Taking the long handle to willow
Impacts caused by willows on the health and complexity of a stream channel are simply not worth the minimal benefits.
They provide no significant fish habitat, consume four times more water than eucalypts on the mid banks of wetted creeks, advance into channels during prolonged flows causing erosion, and release hormones into surrounding soils which restrict growth of native trees and shrubs.
Interested groups can improve stream health by undertaking willow control and a variety of funding sources are available.
The Habitat Action Program provides an opportunity for landholders, anglers, councils and community groups to find out more about habitat and to get funding assistance for works in local river reaches.
In terms of fish habitat, willows are a soft wood and generally break apart very quickly when dead, resulting in no permanent snags or structures.
This has a major impact on the iconic Murray cod, who like to lay their eggs on snags and use them as a home.
So a willow infested stream would generally be devoid of cod unless it was stocked or had a legacy of native snags.
However, the dense hardwood of a eucalypt snag not only provides more complexity but generally stays in place more readily. Some large native hardwood snags have been radio carbon dated to around 10000 BC.
Now that’s long term cod accommodation.
A recent CSIRO study also showed that willows growing along wetted margins of creeks consumed four times the amount of water than eucalypts growing along the mid bank position.
This means that water, the most important fish habitat requirement, can be conserved simply by removing willows and revegetating river banks with native trees.
Willows can also advance into the channel bed during prolonged low flow periods.
Due to their complex root systems, this can assist in building up sediment deposits and filling in deep pools.
Following this, flows are deflected against nearby banks resulting in erosion and gradually creating a shallower, wider waterway.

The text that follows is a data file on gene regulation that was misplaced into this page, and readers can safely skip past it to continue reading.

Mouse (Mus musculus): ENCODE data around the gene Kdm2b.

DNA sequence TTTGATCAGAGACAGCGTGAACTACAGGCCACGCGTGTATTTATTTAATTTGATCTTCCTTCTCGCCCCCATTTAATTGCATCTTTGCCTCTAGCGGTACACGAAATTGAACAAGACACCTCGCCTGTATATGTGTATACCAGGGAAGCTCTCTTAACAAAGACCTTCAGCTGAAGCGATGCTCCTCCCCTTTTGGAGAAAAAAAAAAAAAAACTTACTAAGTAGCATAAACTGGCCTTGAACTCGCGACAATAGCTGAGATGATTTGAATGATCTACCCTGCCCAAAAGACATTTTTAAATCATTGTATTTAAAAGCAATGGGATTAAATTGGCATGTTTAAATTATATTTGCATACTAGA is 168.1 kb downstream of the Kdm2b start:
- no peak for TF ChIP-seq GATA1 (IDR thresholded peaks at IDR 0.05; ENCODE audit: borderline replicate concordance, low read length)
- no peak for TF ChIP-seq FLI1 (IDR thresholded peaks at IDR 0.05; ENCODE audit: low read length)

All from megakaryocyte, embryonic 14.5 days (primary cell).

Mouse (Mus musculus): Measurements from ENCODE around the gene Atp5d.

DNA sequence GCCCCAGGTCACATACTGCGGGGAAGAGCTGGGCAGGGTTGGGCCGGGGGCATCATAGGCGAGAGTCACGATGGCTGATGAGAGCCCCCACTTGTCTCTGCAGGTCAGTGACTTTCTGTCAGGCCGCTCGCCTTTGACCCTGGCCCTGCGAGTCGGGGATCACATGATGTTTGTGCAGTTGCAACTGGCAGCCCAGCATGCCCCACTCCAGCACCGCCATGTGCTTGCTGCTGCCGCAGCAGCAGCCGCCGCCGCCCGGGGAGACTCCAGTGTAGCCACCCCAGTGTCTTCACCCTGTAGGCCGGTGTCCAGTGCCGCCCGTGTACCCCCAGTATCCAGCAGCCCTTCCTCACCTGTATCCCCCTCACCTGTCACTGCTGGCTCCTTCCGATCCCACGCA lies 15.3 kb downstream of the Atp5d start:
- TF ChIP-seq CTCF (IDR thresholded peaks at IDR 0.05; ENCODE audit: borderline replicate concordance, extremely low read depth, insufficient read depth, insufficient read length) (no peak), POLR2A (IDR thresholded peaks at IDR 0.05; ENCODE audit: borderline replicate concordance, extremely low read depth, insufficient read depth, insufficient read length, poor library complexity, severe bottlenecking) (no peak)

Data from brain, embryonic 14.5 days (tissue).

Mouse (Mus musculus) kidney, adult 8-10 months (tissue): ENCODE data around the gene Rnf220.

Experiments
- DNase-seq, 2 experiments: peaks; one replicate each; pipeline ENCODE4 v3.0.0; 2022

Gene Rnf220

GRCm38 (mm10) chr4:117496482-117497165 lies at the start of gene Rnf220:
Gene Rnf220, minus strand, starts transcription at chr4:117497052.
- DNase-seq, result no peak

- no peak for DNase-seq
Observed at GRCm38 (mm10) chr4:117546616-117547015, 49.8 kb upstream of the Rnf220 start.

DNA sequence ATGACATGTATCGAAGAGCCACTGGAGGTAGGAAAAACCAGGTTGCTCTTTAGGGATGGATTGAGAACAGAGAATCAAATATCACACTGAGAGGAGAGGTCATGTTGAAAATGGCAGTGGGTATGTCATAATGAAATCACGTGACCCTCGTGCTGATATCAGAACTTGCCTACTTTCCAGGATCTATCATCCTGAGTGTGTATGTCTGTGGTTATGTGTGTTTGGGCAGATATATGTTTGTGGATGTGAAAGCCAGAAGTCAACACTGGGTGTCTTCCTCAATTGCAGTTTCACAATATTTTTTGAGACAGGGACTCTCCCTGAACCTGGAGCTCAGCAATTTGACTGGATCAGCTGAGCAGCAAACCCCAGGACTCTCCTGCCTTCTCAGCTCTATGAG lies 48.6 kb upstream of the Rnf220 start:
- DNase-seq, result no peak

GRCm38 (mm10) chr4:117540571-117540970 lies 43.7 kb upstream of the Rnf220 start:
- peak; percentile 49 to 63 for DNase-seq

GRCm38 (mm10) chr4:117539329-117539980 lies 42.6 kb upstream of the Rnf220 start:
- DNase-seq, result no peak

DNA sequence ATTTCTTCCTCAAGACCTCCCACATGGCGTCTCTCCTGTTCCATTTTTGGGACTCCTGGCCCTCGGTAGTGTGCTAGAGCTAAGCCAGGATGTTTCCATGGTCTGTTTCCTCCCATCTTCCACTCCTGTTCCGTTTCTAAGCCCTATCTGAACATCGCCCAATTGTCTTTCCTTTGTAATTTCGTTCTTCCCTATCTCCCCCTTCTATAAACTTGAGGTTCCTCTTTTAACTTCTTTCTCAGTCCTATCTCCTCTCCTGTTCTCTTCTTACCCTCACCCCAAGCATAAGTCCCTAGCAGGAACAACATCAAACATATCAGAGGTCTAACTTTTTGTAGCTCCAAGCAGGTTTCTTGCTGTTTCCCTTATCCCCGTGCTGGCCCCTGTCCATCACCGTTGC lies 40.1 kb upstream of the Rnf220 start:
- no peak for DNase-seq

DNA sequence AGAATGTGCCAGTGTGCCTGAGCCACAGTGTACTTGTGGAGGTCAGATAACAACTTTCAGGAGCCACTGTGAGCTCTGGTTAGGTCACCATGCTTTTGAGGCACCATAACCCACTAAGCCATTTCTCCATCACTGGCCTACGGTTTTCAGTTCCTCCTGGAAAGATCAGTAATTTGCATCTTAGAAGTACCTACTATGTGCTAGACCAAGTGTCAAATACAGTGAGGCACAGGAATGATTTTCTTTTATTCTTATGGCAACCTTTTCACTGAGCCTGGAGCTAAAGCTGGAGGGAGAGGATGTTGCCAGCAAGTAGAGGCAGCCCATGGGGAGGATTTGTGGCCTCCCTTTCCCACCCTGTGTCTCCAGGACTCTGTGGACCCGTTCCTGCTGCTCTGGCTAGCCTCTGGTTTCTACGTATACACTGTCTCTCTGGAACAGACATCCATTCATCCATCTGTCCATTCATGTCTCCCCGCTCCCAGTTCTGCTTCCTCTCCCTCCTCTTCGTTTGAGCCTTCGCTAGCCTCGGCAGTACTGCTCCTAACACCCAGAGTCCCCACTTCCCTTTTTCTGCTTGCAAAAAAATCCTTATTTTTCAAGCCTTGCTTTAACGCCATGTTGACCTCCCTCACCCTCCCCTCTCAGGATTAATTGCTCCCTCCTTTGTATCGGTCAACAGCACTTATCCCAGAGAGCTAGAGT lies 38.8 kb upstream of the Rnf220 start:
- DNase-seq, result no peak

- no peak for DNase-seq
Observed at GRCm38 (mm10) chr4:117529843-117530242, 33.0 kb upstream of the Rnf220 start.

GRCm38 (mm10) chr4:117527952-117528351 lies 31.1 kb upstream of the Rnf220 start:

Willows also release hormones into the surrounding soils they inhabit, restricting the growth of native trees and shrubs. And because willows can spread by seed or by off cuts, riverbanks can quickly become infested.
Since their introduction to the Australian landscape more than 150 years ago, willows have established a common place along many freshwater streams.
Introduced to provide erosion protection and fodder for stock, little thought was given to potential spread and their negative influence on native plants and animals.
Since native fish prefer a red gum over a willow, the fact that willows can be a good source of overhanging canopy cover for half the year is barely worth listing as an advantage.
Best management practise for willow control near waterways requires applying a neat solution of bioactive (fish and frog friendly) glysophate to the phloem.
A wide variety of methods can be used to apply glysophate, however the preferred options include:
1. Drill and Inject (medium to large trees): drill a continuous series of holes around the trunk below the lowest branch. Use a medium to large drill bit (eight to 10 millimetres) on a 45-degree down angle, two to five centimetres deep depending on the size of the tree, spaced no more than five centimetres apart. Fill each hole with neat bioactive glysophate immediately after drilling.
2. Cut and Paint (small to medium trees): simply saw the trunk off below the lowest branch and immediately “paint” neat bioactive glysophate to the outer half of the stump.
3. Cut and Frill (small to medium trees): cut a recessed ring at least two to three centimetres deep around the trunk and below the lowest branch.
Immediately apply neat bio-active glysophate to the cut.
Take care with these methods to ensure no small branches are left to create new trees.
It is always advisable to follow up with revegetation with indigenous trees, shrubs and groundcovers.
In NSW a permit may be required for undertaking more than 500 metres of willow control along a river – contact your local Catchment Management Authority for more advice.
Contact your local Industry and Investment NSW conservation manager or visit www.dpi.nsw.gov.au/ fisheries/habitat/rehabilitating